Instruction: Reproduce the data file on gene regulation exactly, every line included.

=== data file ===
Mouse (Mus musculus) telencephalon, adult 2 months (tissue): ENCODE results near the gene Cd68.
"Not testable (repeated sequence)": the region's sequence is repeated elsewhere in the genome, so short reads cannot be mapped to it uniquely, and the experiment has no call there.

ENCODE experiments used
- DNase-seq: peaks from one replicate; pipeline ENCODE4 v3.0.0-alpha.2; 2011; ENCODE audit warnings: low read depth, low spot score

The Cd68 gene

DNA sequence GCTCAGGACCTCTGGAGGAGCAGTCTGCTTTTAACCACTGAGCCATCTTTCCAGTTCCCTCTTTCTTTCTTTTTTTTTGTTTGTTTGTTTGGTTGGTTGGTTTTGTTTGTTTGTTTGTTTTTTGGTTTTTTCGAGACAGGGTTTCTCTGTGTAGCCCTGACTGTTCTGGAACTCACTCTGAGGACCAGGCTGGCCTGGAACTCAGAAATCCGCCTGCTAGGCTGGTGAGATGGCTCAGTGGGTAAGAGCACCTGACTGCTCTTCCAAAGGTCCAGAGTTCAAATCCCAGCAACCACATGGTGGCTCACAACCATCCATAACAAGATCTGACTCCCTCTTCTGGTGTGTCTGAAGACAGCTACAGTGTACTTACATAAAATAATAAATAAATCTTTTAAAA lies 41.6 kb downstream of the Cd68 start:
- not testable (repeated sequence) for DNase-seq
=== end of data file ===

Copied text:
Mouse (Mus musculus) telencephalon, adult 2 months (tissue): ENCODE results near the gene Cd68.
"Not testable (repeated sequence)": the region's sequence is repeated elsewhere in the genome, so short reads cannot be mapped to it uniquely, and the experiment has no call there.

ENCODE experiments used
- DNase-seq: peaks from one replicate; pipeline ENCODE4 v3.0.0-alpha.2; 2011; ENCODE audit warnings: low read depth, low spot score

The Cd68 gene

DNA sequence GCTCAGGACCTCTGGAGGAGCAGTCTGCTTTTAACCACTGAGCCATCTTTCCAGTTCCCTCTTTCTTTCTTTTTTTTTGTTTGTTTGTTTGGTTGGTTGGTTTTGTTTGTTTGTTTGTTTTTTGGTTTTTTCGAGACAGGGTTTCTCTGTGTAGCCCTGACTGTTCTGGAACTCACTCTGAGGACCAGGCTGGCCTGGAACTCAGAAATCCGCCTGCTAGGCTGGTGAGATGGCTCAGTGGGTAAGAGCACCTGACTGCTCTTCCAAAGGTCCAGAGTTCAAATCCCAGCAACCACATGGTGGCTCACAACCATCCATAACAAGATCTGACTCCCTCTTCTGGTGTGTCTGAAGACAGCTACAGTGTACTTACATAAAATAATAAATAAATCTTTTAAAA lies 41.6 kb downstream of the Cd68 start:
- not testable (repeated sequence) for DNase-seq